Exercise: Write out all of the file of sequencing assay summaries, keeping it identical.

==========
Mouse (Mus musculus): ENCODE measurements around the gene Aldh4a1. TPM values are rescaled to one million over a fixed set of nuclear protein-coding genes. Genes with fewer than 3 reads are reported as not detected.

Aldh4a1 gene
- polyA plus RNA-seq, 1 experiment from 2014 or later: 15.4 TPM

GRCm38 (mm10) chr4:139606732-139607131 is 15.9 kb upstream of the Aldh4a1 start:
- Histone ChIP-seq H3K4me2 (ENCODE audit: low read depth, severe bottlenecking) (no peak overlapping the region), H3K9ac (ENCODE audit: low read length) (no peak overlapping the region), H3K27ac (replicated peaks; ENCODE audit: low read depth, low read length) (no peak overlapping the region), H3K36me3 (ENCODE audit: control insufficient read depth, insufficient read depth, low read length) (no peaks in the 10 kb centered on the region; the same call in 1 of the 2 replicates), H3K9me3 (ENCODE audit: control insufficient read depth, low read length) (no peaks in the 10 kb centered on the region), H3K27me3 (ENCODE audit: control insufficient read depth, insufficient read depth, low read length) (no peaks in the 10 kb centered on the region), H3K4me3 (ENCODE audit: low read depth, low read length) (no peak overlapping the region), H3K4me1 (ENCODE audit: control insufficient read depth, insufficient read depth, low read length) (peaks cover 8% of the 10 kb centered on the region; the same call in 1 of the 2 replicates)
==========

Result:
Mouse (Mus musculus): ENCODE measurements around the gene Aldh4a1. TPM values are rescaled to one million over a fixed set of nuclear protein-coding genes. Genes with fewer than 3 reads are reported as not detected.

Aldh4a1 gene
- polyA plus RNA-seq, 1 experiment from 2014 or later: 15.4 TPM

GRCm38 (mm10) chr4:139606732-139607131 is 15.9 kb upstream of the Aldh4a1 start:
- Histone ChIP-seq H3K4me2 (ENCODE audit: low read depth, severe bottlenecking) (no peak overlapping the region), H3K9ac (ENCODE audit: low read length) (no peak overlapping the region), H3K27ac (replicated peaks; ENCODE audit: low read depth, low read length) (no peak overlapping the region), H3K36me3 (ENCODE audit: control insufficient read depth, insufficient read depth, low read length) (no peaks in the 10 kb centered on the region; the same call in 1 of the 2 replicates), H3K9me3 (ENCODE audit: control insufficient read depth, low read length) (no peaks in the 10 kb centered on the region), H3K27me3 (ENCODE audit: control insufficient read depth, insufficient read depth, low read length) (no peaks in the 10 kb centered on the region), H3K4me3 (ENCODE audit: low read depth, low read length) (no peak overlapping the region), H3K4me1 (ENCODE audit: control insufficient read depth, insufficient read depth, low read length) (peaks cover 8% of the 10 kb centered on the region; the same call in 1 of the 2 replicates)